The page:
What is Assets Under Management (AUM)?
Assets under management (AUM) is the total market value of all the financial assets which an individual or financial institution such as a mutual fund, venture capital firm, or depository institution or a decentralized network protocol controls, typically on behalf of a client. Funds may be managed for clients, platform users, or solely for themselves, such as in the case of a financial institution that has mutual funds or holds its venture capital. The definition and formula for calculating AUM may differ from one entity to another.
How is AUM Calculated?
AUM is calculated by taking the total market value of all the assets that an institution manages. This includes cash, securities, and other assets. For example, if a mutual fund has $1 billion in assets under management, it means that the fund has $1 billion worth of assets, including cash, stocks, bonds, and other investments.
What is AUM Used For?
AUM is used to measure the size and success of an investment management firm. It is also used to compare different investment management firms. For example, if two mutual funds have the same investment strategy, but one fund has $1 billion in AUM and the other fund has $100 million in AUM, the fund with $1 billion in AUM is likely to be more successful.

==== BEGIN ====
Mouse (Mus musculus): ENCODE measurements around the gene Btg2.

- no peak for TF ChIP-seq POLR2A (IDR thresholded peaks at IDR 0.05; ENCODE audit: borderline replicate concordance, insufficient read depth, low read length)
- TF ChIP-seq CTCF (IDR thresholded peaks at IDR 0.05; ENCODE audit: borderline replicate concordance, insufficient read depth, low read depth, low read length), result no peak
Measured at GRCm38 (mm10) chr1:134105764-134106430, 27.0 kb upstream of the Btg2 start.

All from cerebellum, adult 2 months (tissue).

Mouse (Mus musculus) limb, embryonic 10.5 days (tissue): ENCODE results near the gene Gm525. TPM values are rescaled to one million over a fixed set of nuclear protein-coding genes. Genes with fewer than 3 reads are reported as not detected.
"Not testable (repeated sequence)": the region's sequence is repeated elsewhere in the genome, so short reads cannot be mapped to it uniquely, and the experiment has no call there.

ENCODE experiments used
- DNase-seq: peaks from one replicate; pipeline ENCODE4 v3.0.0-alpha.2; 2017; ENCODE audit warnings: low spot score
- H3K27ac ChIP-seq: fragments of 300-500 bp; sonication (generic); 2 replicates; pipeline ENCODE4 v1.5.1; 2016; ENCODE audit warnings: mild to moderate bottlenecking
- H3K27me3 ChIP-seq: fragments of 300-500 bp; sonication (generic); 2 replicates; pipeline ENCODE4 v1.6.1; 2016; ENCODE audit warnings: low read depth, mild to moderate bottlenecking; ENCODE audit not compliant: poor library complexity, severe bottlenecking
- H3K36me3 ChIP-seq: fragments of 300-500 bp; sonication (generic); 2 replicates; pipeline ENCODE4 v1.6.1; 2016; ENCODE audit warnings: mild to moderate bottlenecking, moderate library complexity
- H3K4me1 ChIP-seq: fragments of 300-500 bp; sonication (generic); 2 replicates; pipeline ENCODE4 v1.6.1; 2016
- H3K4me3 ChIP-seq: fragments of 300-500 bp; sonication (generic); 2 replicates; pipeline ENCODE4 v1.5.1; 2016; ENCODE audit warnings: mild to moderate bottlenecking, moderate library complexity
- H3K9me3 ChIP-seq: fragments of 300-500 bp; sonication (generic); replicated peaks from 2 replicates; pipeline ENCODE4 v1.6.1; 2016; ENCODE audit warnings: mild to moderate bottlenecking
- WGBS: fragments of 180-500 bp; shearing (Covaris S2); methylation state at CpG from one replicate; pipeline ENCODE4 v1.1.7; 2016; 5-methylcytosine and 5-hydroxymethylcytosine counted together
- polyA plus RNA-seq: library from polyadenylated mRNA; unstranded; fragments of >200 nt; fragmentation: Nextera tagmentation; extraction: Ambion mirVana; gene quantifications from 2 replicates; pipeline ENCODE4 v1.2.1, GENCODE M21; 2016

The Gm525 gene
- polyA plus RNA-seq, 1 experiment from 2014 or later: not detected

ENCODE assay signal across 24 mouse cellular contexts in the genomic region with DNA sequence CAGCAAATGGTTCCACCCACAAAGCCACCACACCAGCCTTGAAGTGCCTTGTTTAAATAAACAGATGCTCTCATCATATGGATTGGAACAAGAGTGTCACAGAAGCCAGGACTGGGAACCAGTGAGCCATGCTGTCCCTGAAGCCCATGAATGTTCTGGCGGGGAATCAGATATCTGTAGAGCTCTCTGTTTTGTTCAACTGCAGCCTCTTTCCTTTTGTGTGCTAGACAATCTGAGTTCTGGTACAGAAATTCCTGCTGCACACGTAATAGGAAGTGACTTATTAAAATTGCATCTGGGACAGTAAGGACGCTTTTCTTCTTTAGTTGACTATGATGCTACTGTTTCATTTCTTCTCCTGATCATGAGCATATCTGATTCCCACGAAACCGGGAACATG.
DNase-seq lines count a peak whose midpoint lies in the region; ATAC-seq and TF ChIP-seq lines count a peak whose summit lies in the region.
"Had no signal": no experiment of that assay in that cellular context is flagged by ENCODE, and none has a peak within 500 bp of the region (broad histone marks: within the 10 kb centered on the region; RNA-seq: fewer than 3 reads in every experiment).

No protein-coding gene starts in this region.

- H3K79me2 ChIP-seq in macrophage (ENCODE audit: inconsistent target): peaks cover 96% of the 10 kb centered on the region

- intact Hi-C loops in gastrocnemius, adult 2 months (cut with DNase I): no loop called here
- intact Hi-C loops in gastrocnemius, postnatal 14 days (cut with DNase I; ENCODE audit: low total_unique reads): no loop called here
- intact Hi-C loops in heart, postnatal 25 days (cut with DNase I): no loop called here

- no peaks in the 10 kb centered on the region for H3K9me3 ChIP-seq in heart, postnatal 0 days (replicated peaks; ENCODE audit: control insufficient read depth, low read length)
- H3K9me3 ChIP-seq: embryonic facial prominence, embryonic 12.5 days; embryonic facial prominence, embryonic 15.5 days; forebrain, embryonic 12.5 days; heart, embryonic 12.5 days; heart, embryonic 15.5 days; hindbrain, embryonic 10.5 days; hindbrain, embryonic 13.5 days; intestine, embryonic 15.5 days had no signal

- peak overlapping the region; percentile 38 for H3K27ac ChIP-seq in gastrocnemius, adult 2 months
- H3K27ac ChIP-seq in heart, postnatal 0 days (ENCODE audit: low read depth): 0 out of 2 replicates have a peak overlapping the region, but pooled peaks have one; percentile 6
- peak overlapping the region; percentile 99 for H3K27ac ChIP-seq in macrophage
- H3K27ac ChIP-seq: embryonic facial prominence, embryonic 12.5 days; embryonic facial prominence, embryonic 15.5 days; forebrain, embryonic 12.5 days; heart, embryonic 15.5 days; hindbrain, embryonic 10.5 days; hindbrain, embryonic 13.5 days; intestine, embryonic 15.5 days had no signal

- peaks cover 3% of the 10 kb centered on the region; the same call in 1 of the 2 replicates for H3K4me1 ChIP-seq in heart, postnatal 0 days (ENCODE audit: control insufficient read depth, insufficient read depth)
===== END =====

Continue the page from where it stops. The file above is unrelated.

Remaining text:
What are the Benefits of AUM?
There are several benefits to having a large AUM. These benefits include:
Economies of scale: Larger investment management firms can benefit from economies of scale. This means that they can spread their fixed costs over a larger number of assets, which can lead to lower fees for investors.
Diversification: Larger investment management firms can invest in a wider variety of assets. This can help to reduce risk and improve returns for investors.
Access to capital: Larger investment management firms have access to more capital than smaller firms. This can allow them to invest in larger and more complex assets.
What are the Risks of AUM?
There are also some risks associated with having a large AUM. These risks include:
Herding: When a large number of investors are all following the same investment strategy, it can lead to herding behavior. This can lead to asset bubbles and crashes.
Market power: Larger investment management firms can have more market power than smaller firms. This can allow them to extract higher fees from investors and influence the market.
Regulatory scrutiny: Larger investment management firms are subject to more regulatory scrutiny than smaller firms. This can add costs and complexity to running a business.
AUM is an important metric for investment management firms. It is used to measure the size and success of a firm and to compare different firms. There are both benefits and risks associated with having a large AUM. Firms should carefully consider these factors when making decisions about how to manage their assets.